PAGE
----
Things of beauty: Chandos House and Westminster Hall

As part of the wonderful Open House weekend which swept across London recently, we braved the queues and decided to go and visit a couple of the open venues. But first, a gripe… Although the Open House concept is amazing, and the execution good too – friendly staff, efficient queuing and a huge number of open places – the app is genuinely terrible [so frustrating]. Without opening times and days despite them being on the website, entire venues going AWOL, and with an impossible map, we had problems planning where we wanted to go and started the Sunday heading to Portcullis House which was in fact closed. (Annoyed, we ventured on to Westminster Hall, which looked fairly uninspiring in the Open House listing; fortunately for us, it was actually one of the highlights of the whole project.)

But first, Chandos House. Rather random, and again not portrayed favourably on the Open House publicity, we chose it for the Adam brothers’ name and the fact that it was just behind Oxford Street, which was on our way elsewhere. However, it was possibly one of the most exquisitely gorgeous gems I’ve seen in London.

A confection of sparkle and pastel colours:

Chandos chandelier

It was designed by the Adam brothers as a showcase of their design talent, and is now owned by the Royal Society of Medicine. You can in fact stay here, and it’s a remarkably reasonably priced hotel for such a central location – recommended for a special and secret stay in London!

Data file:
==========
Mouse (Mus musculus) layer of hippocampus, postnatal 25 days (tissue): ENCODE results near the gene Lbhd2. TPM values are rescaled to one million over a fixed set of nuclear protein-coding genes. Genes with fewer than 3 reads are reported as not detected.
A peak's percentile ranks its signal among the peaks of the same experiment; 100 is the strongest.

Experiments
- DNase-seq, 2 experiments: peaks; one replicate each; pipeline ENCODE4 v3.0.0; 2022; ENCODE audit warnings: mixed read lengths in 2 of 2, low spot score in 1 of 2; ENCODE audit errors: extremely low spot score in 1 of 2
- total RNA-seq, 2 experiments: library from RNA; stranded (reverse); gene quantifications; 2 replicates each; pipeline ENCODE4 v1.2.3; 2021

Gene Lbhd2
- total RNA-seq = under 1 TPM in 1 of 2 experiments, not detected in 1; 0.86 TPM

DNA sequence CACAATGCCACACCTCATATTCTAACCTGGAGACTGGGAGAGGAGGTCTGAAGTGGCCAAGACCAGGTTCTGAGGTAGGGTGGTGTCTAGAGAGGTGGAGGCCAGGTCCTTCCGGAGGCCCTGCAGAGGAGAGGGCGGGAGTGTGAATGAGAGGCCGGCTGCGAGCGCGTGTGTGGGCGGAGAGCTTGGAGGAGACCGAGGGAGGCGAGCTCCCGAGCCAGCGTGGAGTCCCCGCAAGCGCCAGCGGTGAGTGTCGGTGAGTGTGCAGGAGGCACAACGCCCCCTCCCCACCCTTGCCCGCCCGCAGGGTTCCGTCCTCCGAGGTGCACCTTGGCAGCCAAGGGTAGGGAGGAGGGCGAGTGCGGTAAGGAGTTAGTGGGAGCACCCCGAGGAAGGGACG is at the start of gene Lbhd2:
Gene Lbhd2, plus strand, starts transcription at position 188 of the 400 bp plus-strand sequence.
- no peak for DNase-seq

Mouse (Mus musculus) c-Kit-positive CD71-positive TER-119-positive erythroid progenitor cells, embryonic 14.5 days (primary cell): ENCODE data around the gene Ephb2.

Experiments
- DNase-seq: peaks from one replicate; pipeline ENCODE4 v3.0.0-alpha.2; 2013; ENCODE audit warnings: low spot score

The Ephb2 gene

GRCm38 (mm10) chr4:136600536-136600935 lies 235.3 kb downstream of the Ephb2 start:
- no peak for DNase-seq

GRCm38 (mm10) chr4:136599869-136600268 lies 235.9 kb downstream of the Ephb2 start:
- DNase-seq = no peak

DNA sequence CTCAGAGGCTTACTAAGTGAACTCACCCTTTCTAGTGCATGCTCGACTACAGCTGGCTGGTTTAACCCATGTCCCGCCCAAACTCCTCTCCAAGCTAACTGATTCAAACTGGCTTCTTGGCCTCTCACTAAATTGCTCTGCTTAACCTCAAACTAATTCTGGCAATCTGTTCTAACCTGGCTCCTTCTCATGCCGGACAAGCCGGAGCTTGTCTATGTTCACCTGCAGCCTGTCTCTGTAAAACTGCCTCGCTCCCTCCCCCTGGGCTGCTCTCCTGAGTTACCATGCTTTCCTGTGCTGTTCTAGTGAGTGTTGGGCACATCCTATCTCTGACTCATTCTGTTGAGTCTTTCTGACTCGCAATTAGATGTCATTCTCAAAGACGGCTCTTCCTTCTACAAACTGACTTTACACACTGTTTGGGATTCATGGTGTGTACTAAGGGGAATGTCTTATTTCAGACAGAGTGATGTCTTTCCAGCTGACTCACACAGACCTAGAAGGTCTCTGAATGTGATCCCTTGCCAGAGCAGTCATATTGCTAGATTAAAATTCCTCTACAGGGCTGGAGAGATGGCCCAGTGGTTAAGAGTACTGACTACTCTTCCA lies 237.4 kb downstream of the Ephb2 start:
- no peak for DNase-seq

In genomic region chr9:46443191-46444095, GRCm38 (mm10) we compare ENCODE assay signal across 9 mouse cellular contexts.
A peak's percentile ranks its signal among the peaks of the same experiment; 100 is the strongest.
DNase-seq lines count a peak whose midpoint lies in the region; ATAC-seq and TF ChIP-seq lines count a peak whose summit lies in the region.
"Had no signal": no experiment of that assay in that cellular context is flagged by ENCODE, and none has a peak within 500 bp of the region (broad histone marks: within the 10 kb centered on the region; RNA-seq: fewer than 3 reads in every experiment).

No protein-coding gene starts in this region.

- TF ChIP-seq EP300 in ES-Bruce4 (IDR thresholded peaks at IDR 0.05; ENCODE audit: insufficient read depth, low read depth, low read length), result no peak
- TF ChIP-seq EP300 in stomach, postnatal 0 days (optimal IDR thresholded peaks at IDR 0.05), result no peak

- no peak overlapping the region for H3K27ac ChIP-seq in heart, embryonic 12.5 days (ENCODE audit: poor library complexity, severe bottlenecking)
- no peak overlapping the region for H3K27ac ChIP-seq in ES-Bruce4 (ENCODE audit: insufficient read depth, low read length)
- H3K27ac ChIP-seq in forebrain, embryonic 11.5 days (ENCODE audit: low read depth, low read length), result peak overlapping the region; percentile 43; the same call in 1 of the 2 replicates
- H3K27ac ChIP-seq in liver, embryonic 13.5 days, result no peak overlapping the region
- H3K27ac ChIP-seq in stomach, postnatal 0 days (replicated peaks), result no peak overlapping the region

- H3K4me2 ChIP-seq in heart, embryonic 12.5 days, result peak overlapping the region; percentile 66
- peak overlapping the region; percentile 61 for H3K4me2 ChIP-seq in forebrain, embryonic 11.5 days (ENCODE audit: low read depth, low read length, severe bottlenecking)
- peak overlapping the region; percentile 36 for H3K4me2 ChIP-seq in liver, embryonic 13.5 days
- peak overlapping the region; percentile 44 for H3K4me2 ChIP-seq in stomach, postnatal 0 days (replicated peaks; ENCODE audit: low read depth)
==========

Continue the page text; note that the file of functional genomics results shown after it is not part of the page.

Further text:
Chandos chandelier mirror

We could have included tens of gorgeous pictures of Chandos House, so have been remarkably restrained!

Chandos House

We then ventured on to the Houses of Parliament. I genuinely don’t know how they found such an underwhelming picture of Westminster Hall with which to advertise it, but fortunately it was infinitely more interesting and stunning than it looked!

Elizabeth Tower

We really made it into the inner sections of Parliament, from historical monuments to rooms still used for broadcasted debates today.

Houses of Parliament

Westminster Hall itself (a small part of the tour, as it happened) was historically fascinating – indeed, visitors walked across plaques telling us of Charles I’s execution in that very room.

Westminster Hall

Finally, inside Parliament itself there was some incredible symmetry going on:

Parliamentary chandelier

It really was a fantastic day, and our thanks and praise go to the Open House initiative for their wonderful work. Just get a better app designer next time!

Scooter through fountain

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